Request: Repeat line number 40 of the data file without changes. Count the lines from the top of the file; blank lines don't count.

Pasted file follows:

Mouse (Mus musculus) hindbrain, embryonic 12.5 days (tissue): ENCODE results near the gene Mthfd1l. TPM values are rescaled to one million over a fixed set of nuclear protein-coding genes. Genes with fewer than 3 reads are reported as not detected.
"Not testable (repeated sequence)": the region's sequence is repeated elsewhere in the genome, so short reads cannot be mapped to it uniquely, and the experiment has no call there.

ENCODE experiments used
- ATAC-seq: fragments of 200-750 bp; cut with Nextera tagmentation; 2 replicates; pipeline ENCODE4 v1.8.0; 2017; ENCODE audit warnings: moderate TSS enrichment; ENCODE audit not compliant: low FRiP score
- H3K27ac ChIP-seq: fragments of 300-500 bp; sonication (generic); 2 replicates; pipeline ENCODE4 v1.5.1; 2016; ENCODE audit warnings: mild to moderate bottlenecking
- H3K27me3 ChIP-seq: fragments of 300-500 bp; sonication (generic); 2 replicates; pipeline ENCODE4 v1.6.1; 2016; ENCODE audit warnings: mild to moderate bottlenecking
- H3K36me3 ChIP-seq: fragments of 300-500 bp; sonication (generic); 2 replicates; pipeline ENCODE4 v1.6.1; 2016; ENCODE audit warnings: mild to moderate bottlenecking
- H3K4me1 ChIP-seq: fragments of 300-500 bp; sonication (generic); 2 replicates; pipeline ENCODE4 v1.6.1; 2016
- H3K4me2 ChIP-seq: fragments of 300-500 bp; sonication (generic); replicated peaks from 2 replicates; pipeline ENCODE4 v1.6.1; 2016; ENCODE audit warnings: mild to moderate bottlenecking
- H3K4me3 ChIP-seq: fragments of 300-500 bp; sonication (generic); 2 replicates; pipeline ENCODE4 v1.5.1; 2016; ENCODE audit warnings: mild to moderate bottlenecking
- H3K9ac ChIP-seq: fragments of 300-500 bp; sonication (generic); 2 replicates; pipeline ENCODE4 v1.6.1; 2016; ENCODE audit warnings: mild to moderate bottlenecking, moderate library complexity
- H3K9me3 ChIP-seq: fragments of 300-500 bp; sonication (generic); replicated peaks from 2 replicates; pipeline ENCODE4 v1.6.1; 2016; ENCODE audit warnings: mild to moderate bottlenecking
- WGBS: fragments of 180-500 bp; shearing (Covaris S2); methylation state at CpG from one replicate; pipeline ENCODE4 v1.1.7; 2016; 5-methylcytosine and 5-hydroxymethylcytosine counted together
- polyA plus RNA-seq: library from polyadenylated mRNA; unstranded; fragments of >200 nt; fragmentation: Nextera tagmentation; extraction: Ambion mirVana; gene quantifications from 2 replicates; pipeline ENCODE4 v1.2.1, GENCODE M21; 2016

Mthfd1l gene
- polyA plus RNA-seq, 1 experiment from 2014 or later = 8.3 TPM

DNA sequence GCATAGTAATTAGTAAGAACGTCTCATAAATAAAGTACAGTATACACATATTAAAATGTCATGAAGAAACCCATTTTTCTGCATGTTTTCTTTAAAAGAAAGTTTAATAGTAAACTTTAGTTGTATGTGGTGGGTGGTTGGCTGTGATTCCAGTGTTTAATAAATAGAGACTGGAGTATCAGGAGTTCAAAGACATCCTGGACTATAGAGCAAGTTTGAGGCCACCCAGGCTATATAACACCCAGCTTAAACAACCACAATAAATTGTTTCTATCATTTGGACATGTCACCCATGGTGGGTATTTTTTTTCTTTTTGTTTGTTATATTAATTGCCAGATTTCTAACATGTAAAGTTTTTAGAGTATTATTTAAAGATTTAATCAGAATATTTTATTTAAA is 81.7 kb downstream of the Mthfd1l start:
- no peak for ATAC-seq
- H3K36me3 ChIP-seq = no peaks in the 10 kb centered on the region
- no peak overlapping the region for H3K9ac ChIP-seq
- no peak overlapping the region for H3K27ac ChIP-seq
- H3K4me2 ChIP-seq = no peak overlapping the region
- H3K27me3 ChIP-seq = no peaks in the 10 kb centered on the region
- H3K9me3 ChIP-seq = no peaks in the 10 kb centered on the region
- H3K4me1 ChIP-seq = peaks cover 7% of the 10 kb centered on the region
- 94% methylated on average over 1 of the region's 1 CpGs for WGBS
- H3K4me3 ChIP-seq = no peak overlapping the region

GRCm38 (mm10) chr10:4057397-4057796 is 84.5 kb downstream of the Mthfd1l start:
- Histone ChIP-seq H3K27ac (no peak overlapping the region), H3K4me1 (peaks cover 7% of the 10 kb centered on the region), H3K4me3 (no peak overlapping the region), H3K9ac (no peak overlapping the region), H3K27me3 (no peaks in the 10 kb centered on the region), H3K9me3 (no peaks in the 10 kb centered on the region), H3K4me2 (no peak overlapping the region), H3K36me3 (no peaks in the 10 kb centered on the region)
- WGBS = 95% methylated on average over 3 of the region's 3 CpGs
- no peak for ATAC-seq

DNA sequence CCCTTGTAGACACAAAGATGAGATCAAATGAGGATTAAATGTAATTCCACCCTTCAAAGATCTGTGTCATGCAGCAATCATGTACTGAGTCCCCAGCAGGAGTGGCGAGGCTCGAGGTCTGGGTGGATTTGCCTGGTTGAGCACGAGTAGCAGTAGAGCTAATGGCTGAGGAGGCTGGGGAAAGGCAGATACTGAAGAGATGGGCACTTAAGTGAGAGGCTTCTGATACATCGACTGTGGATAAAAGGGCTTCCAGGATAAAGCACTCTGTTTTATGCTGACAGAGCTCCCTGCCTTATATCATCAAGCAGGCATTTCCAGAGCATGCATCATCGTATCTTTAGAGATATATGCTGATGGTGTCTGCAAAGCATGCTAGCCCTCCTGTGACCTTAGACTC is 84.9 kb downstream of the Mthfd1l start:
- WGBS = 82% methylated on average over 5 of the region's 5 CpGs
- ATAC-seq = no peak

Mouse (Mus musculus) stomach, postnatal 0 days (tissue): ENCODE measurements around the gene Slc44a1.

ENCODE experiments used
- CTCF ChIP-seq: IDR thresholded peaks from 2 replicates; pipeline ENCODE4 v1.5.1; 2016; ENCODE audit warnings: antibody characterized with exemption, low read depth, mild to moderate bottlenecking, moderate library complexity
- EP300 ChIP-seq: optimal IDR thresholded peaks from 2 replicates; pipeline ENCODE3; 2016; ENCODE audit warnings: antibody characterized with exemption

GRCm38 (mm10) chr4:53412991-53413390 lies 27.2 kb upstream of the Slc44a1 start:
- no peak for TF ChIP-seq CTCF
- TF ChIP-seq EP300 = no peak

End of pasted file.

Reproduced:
- no peak for TF ChIP-seq CTCF